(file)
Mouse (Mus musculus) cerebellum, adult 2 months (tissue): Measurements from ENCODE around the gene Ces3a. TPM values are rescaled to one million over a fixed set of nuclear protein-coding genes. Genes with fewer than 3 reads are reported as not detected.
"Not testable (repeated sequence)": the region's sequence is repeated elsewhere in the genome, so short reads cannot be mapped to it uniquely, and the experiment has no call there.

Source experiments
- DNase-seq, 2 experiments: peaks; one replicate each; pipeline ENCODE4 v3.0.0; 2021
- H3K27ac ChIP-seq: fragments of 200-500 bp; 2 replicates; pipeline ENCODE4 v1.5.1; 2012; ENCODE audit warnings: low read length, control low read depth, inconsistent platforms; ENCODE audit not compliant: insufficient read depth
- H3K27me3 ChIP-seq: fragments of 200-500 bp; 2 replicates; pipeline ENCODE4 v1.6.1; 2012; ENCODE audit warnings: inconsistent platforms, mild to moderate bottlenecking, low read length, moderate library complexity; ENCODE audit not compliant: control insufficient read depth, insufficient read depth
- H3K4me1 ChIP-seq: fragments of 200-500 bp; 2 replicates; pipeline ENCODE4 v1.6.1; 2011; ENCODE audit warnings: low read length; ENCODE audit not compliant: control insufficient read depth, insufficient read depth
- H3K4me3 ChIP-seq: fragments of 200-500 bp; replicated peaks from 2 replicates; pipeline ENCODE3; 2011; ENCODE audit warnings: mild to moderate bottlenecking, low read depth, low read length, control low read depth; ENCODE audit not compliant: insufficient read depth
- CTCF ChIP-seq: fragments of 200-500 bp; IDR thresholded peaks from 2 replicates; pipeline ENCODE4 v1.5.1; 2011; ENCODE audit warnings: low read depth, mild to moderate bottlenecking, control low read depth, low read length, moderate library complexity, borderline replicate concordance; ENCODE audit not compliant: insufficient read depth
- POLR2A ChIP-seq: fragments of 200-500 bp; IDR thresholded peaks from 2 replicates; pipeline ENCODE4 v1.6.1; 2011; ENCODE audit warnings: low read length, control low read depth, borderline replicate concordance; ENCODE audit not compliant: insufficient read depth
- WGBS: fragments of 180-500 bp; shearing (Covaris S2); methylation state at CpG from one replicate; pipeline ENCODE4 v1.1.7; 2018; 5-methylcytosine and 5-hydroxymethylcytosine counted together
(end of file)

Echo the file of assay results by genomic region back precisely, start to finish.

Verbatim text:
Mouse (Mus musculus) cerebellum, adult 2 months (tissue): Measurements from ENCODE around the gene Ces3a. TPM values are rescaled to one million over a fixed set of nuclear protein-coding genes. Genes with fewer than 3 reads are reported as not detected.
"Not testable (repeated sequence)": the region's sequence is repeated elsewhere in the genome, so short reads cannot be mapped to it uniquely, and the experiment has no call there.

Source experiments
- DNase-seq, 2 experiments: peaks; one replicate each; pipeline ENCODE4 v3.0.0; 2021
- H3K27ac ChIP-seq: fragments of 200-500 bp; 2 replicates; pipeline ENCODE4 v1.5.1; 2012; ENCODE audit warnings: low read length, control low read depth, inconsistent platforms; ENCODE audit not compliant: insufficient read depth
- H3K27me3 ChIP-seq: fragments of 200-500 bp; 2 replicates; pipeline ENCODE4 v1.6.1; 2012; ENCODE audit warnings: inconsistent platforms, mild to moderate bottlenecking, low read length, moderate library complexity; ENCODE audit not compliant: control insufficient read depth, insufficient read depth
- H3K4me1 ChIP-seq: fragments of 200-500 bp; 2 replicates; pipeline ENCODE4 v1.6.1; 2011; ENCODE audit warnings: low read length; ENCODE audit not compliant: control insufficient read depth, insufficient read depth
- H3K4me3 ChIP-seq: fragments of 200-500 bp; replicated peaks from 2 replicates; pipeline ENCODE3; 2011; ENCODE audit warnings: mild to moderate bottlenecking, low read depth, low read length, control low read depth; ENCODE audit not compliant: insufficient read depth
- CTCF ChIP-seq: fragments of 200-500 bp; IDR thresholded peaks from 2 replicates; pipeline ENCODE4 v1.5.1; 2011; ENCODE audit warnings: low read depth, mild to moderate bottlenecking, control low read depth, low read length, moderate library complexity, borderline replicate concordance; ENCODE audit not compliant: insufficient read depth
- POLR2A ChIP-seq: fragments of 200-500 bp; IDR thresholded peaks from 2 replicates; pipeline ENCODE4 v1.6.1; 2011; ENCODE audit warnings: low read length, control low read depth, borderline replicate concordance; ENCODE audit not compliant: insufficient read depth
- WGBS: fragments of 180-500 bp; shearing (Covaris S2); methylation state at CpG from one replicate; pipeline ENCODE4 v1.1.7; 2018; 5-methylcytosine and 5-hydroxymethylcytosine counted together